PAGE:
Others have bad taste

Posted on Jan 26, 2023, 4:30 PM

Obviously bad taste is often in others. However, what Nicolas d’Estienne d’Orves says “NEO” gives us in the 500 pages and 211 entries of his “Dictionary of love with bad taste” often corresponds to us. This hilarious book is above all a merciless journey into the land of our shortcomings, our ridiculousness. Sometimes the author is not necessarily cruel. Does he have the right to shamelessly trample on the memory of our first Drugstore Publicis banana split by sending out the famous “cocktail umbrella” of a tyrant: “Perfect example of food futility, economic waste and systemic ugliness”? Also by what right does Mr. d’Estienne d’Orves make fun of this important contribution to the misunderstanding of the French language inclusive writing? Although it must be recognized that his rewriting of the Albatross is worth its weight in wokism: “Often, for fun, the men and women of the crew …”.

Chihuahuas, those “arm dogs”.

Apart from these two important points, we follow the author with glee in the land of his bad taste, which he readily admits is subjective. Owners of Chihuahuas, these “long arms” don’t necessarily appreciate the picture he paints of them: “Half-kids, half-animals, Chihuahuas and other Yorkies are the furry, mossy and very convenient replacement for babies. Above all, they “require less effort” than the latter. In the bistro we “put under the bench” these animals are considered “dolls”: “Here is our dog panting under the hood, foaming in the gloves, suffocated by a woolen corset”, these “clothes” that make them “ugly” . Suffice it to say that NEO can put a cross on fifty million friends

Some people also take it for their ranking, in the article “nose ring” for example: “Singular bovine remanence, offbeat homage to The Laughing Cow or a nod to the slave of humanity? The entry “Botox” links to “obsession with body repair” of “hybrid beings who neither smile nor blink” in concern to consign death to the junkyard. Aren’t we parking our elders in “distant places of death” , strong in the “guilty satisfaction of knowing that they are ‘in good hands'”? There, without a doubt, is the height of bad taste. Along with the real departure of the elders, false comparisons are also sulphed by our taste rectifier: “People suddenly lose their last name, falling into the comfortable and childlike anonymity of the first name. As if obstacles could easily “fall”! Moreover, “social mixing is a chimera”. In the military service, the “ultimate place of the social cocktail” has undoubtedly disappeared.

Selfies in front of Samothrace

These considerations fall uniquely under the heading “Gas Station Stores”. Our author considers, in fact, that they constitute “one of the last crossings between all types of population”. Rich and poor, happy and miserable, French and foreign, all pass the highway. Seen good. And, of course, the height of misfortune, the true harmony of the species is celebrated in a temple of bad taste: “Everything seems artificial, from these sandwiches with an unlikely taste, cut into triangles and covered with blisters, in these books we have not seen for twenty years. Guides to fauna and flora; directories of field birds; calendars of previous years; topographic maps of the removed region…”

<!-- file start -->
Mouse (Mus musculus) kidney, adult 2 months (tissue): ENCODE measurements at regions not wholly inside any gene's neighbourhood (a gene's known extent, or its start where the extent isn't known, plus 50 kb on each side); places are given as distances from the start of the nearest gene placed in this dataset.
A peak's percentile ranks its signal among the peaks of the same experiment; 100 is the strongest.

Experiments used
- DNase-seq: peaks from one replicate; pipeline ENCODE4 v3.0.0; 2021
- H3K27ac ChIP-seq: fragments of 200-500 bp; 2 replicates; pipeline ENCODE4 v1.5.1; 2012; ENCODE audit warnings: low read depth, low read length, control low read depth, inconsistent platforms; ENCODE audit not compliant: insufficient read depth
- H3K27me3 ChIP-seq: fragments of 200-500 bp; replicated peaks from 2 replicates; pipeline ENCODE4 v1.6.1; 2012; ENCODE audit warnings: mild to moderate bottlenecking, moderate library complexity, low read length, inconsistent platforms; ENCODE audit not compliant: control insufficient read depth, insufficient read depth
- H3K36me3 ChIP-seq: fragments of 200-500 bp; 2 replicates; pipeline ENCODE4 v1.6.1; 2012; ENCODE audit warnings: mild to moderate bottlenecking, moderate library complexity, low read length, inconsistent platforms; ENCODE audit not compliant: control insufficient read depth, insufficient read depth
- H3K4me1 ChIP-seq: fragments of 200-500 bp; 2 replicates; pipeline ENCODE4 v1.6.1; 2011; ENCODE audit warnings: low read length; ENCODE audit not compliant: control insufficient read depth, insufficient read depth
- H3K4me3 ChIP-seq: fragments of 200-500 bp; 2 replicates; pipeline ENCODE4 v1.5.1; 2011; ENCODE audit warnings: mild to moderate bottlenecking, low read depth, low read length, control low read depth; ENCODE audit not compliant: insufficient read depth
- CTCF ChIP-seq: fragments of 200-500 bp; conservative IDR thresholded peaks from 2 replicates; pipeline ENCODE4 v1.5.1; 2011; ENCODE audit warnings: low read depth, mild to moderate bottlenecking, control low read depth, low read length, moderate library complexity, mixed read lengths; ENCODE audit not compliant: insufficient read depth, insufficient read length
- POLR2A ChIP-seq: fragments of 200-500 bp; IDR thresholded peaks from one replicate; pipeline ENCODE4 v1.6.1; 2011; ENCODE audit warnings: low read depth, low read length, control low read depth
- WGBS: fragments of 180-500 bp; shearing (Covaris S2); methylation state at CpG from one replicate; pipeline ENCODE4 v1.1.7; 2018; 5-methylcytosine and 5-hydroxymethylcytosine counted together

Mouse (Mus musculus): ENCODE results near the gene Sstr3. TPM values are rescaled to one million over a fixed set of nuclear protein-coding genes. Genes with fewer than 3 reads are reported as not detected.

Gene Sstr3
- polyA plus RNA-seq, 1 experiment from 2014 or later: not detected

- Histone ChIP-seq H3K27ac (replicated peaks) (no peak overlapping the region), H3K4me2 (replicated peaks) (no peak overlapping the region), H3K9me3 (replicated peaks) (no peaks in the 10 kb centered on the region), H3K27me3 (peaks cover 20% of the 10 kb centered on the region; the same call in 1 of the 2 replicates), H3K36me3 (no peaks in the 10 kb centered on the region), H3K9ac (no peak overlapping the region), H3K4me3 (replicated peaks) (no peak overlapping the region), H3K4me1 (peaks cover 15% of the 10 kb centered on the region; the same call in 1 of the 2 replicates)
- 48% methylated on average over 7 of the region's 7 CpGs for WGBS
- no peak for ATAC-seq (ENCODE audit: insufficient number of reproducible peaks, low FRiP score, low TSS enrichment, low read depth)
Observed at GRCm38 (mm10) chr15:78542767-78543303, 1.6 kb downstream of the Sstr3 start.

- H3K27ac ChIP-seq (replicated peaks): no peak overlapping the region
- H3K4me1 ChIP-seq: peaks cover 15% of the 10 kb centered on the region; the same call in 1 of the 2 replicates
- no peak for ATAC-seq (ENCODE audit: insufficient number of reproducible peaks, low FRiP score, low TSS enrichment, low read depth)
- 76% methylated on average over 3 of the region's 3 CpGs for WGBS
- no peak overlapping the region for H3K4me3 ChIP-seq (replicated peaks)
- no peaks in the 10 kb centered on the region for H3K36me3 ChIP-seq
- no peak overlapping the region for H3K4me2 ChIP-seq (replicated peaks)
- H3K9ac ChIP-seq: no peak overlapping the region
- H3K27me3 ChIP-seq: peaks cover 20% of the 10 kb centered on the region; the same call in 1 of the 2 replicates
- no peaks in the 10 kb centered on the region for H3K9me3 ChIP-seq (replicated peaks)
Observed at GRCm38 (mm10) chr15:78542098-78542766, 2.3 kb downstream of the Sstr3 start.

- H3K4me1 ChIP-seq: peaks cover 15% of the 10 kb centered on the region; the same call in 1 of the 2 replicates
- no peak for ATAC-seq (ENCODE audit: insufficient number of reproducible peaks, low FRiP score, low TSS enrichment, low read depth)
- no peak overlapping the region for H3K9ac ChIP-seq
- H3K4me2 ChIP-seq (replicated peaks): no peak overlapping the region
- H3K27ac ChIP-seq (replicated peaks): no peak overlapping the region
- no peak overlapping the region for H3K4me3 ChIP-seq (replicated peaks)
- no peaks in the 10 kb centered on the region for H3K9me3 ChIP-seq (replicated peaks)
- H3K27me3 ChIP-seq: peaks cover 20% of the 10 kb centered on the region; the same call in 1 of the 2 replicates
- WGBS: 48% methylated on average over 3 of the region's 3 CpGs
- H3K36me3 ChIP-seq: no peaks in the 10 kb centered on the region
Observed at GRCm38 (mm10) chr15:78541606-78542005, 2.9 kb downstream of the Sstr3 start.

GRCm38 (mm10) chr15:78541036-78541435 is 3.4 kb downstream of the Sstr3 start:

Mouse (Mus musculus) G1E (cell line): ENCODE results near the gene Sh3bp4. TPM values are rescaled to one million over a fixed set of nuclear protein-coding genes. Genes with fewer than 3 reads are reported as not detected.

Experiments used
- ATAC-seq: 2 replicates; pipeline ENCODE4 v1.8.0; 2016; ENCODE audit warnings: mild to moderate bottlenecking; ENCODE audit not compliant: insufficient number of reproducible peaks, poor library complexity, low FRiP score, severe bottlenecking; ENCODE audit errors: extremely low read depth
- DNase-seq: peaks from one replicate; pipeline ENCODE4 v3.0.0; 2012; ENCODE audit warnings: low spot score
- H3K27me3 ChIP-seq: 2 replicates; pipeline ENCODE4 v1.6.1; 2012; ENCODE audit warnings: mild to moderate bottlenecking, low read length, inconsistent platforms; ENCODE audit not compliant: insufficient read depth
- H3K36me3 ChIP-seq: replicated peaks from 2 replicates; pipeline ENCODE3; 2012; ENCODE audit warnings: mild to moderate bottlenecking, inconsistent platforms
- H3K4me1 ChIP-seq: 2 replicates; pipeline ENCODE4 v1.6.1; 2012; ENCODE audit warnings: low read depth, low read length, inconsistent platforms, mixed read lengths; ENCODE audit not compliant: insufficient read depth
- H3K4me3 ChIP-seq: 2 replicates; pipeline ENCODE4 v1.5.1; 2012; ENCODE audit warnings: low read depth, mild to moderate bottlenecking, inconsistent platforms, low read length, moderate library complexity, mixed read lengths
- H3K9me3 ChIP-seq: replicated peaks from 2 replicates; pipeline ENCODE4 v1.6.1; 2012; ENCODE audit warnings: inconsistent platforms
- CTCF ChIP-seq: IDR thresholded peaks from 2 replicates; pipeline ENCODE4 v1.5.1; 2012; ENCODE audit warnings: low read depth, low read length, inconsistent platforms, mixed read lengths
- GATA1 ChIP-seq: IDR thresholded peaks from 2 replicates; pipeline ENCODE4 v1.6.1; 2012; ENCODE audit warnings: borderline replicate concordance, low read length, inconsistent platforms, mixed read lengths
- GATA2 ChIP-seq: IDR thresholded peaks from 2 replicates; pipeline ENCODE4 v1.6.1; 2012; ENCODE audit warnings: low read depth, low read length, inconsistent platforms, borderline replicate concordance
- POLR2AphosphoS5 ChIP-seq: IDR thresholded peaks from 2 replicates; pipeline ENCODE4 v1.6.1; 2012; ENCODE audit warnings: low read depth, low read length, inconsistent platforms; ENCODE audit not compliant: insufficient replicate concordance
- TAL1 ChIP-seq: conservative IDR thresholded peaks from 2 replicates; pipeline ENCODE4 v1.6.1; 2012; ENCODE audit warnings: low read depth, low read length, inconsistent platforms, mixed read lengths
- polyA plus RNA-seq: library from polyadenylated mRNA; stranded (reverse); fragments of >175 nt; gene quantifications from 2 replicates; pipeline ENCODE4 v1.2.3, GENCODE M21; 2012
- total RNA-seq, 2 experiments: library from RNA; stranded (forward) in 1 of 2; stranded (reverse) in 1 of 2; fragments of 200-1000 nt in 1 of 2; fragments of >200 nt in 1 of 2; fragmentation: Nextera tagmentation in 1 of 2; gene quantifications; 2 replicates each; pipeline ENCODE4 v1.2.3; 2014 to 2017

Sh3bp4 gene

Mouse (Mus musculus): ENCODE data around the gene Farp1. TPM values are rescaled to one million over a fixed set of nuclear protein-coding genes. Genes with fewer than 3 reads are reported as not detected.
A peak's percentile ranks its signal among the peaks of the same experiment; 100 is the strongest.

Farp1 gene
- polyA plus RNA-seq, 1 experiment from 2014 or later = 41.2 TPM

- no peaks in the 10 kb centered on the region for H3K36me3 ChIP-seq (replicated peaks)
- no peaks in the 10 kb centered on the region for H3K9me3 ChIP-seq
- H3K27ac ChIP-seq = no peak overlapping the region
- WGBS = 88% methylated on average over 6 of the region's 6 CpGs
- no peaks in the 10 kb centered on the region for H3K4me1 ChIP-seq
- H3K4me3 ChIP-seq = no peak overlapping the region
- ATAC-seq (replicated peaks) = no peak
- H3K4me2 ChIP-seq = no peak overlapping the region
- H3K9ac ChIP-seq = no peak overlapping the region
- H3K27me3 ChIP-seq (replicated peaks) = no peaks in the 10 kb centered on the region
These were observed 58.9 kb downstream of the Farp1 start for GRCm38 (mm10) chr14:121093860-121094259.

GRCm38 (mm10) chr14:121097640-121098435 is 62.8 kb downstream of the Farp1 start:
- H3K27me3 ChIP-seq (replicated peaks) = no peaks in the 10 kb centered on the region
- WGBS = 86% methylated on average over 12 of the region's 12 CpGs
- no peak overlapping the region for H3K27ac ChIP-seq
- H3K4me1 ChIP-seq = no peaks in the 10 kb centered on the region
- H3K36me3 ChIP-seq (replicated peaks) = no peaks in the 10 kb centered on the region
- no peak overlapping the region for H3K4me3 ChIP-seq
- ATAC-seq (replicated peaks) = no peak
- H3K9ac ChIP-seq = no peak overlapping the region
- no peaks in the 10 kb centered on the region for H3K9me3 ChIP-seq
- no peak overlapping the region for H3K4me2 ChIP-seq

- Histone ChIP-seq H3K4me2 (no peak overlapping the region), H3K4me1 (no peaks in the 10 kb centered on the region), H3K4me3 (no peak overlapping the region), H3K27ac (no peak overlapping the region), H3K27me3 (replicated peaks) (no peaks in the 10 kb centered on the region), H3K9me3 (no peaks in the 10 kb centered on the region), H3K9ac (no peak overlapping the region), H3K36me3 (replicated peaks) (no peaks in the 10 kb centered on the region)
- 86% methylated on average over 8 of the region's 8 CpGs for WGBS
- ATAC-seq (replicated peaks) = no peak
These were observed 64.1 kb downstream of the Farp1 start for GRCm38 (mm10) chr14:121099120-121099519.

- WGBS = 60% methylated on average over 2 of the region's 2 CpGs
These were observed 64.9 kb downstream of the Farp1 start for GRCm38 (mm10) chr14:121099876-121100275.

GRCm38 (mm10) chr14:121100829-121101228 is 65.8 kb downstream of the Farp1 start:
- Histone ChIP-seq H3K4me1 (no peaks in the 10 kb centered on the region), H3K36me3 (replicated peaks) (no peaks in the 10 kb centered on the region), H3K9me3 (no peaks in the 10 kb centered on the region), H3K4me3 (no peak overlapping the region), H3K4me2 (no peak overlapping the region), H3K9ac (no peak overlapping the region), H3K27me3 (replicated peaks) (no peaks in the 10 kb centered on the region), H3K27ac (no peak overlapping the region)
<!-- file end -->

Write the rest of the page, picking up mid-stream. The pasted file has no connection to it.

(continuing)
Since we are talking about shops, the Louvre also has the right to the writer’s anger: “Mitterand’s pharaohism has turned the world’s largest museum into a cultural mall where you can now take selfies in front of of Samothrace before turning around to buy perfume, a Bose speaker or a Bobun. We bet that the surveyors of these alleys, the “makers” of the country, as they “make” gasoline, will find themselves at the entrance of “Comfortable clothing”. Goodbye to corsets, jackets, sock clips, of course, but why go to the “opposite of the bank”? “From the hardness of the past is born the softness of the present”, the shapeless, the flexible, the soft…

The “organic lefevrists”

We love its formulas, like the vegans, the “organic religious lefevrists”, these “refrigerator dictators”, the “vegetable garden inquisitors”. However, the icon breaker is getting stronger. Pan on the passage in Catherine Millet: “The narrator is to Anaïs Nin what Maubeuge is to a field of tulips.” Regarding the treatment of “Les Tontons flingueurs” as “a pleasant B-series pochade raised to the rank of a masterpiece” and “Belle du Seigneur” as a “paragon of mellifluous lyricism” and “(excellent) stylistic marshmallow”, let him boldly abandon responsibility for his words. And let’s just ask: does he taste bad to you? One thing is certain. Depriving yourself would be a real sin. Disgusting.

Bad Taste Lovers Dictionary

by Nicolas d’Estienne d’Orves. Plon Editions, 608 pages, 26.50 euros.

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